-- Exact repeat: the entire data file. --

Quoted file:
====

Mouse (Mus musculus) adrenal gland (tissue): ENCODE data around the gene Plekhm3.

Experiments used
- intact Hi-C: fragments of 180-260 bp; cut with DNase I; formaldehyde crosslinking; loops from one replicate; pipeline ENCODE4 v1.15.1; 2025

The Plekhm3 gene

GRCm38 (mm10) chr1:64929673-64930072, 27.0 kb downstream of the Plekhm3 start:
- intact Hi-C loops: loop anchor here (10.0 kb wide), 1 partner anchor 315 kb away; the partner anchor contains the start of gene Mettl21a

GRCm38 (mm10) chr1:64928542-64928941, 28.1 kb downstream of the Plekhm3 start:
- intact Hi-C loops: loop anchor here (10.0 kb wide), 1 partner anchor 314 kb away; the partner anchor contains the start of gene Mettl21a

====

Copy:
Mouse (Mus musculus) adrenal gland (tissue): ENCODE data around the gene Plekhm3.

Experiments used
- intact Hi-C: fragments of 180-260 bp; cut with DNase I; formaldehyde crosslinking; loops from one replicate; pipeline ENCODE4 v1.15.1; 2025

The Plekhm3 gene

GRCm38 (mm10) chr1:64929673-64930072, 27.0 kb downstream of the Plekhm3 start:
- intact Hi-C loops: loop anchor here (10.0 kb wide), 1 partner anchor 315 kb away; the partner anchor contains the start of gene Mettl21a

GRCm38 (mm10) chr1:64928542-64928941, 28.1 kb downstream of the Plekhm3 start:
- intact Hi-C loops: loop anchor here (10.0 kb wide), 1 partner anchor 314 kb away; the partner anchor contains the start of gene Mettl21a